The drumbeat of consolidation continues to pound steadily in the healthcare market.
The drumbeat of consolidation continues to pound steadily in US healthcare: Today, Humana is joining equity firms TPG Capital and Welsh, Carson, Anderson & Stowe (WCAS) in a $4.1 billion purchase of Kindred Healthcare.
The transaction will spin Kindred into 2 separate companies. A new brand called Kindred at Home will include the company’s home health, hospice, and community care businesses, while its long-term acute care hospitals and rehabilitation services will remain under the name Kindred Healthcare. Humana will hold a 40% stake in the new “at Home” business with an option to buy the remaining 60% from TPG and WCAS at a later date. Kindred operates hundreds of home health programs around the country, with strong concentrations in the Southeast and Texas.
“The flexibility and resources gained through the investments by Humana, TPG and WCAS are expected to enhance innovation in both platforms, further our culture of a patient-first approach to high-quality, compassionate care and create new opportunities for Kindred employees,” Kindred CEO Benjamin A. Breier said in a statement, calling the deal “a significant step forward in transforming home healthcare in America.”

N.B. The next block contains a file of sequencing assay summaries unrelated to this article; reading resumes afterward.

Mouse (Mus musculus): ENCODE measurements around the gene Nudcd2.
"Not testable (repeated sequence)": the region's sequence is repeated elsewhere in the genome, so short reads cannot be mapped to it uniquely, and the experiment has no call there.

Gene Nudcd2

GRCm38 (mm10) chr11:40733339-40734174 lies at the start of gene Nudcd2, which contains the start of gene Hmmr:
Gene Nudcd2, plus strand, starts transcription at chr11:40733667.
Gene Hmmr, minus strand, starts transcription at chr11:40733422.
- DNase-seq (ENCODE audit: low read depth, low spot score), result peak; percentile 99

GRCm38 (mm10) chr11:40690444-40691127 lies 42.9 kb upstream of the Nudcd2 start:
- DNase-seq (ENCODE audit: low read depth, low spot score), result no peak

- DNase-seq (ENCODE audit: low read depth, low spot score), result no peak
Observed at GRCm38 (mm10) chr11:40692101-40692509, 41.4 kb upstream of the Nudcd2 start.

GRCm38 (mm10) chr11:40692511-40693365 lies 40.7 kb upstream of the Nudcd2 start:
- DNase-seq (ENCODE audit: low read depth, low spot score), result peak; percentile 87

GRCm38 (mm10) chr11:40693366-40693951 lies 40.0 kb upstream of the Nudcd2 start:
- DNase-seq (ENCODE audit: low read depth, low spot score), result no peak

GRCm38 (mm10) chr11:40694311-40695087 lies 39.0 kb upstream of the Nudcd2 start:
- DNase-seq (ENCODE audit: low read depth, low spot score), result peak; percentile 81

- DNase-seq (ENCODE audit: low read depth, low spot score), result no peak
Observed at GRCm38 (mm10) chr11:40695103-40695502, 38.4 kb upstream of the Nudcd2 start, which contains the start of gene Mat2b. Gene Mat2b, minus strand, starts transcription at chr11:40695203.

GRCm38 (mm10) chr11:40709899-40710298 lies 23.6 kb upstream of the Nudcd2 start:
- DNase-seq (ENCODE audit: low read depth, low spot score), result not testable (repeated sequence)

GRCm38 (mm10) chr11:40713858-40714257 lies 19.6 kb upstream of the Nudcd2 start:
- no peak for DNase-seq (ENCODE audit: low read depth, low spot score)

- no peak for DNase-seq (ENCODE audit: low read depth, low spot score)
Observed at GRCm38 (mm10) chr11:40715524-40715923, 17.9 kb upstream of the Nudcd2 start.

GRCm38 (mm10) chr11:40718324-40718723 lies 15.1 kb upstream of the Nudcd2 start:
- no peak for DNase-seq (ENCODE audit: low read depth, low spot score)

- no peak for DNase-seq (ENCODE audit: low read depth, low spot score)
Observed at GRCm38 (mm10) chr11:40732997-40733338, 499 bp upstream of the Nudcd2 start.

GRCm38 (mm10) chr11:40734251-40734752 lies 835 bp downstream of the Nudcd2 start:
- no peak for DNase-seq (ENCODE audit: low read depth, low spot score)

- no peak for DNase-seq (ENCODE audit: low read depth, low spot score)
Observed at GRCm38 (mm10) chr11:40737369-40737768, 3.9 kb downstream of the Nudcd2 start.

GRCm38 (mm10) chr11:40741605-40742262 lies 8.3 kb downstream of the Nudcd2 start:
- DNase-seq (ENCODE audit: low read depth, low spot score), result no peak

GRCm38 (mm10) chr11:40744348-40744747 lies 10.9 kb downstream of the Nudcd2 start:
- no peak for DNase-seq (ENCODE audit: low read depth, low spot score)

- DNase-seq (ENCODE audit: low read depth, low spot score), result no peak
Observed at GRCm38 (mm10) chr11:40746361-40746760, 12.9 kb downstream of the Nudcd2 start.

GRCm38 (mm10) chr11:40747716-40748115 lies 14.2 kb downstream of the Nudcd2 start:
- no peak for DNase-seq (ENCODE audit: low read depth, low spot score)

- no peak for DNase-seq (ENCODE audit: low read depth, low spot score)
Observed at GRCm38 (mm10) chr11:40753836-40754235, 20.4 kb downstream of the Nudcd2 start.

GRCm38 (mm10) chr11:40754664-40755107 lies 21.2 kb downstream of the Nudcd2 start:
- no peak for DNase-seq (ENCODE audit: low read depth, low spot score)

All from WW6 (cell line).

The deal will give Humana expanded resources for its sizeable Medicare Advantage population and continue its efforts to provide direct, value-based care to enrolled members. Having a large network of home health services under its roof will allow the insurer greater outcome control for patients with chronic conditions or recent hospital discharges.
“The insights we've gained from owning home health agencies demonstrates the value of having a home health platform to evolve capabilities and services, including integration of data, advancing moments of influence and transforming home health to value-based reimbursement,” Humana CEO Bruce Broussard said in an earnings call last month. Fee-for-service reimbursement models for home care do not “encourage the holistic management of health,” he added.
Kindred shareholders will receive $9 per stock, a 27% markup on the company’s 90-day volume-weighted average price. The company had discussed downsizing in recent years. In September, it exited the skilled nursing facility market, selling its locations in several states to BlueMountain Capital Management, LLC for $700 million.
The deal follows a string of high-profile purchases and mergers involving health insurance companies and healthcare service providers. UnitedHealth Group’s Optum subsidiary recently bought national dialysis center chain DaVita for $4.9 billion: the company controls over a third of the dialysis market. That move came days after news of CVS Health’s proposed $69 billion purchase of insurance giant Aetna broke. At the time, experts floated speculation that Walmart, itself a major retail pharmacy, would look to purchase Humana.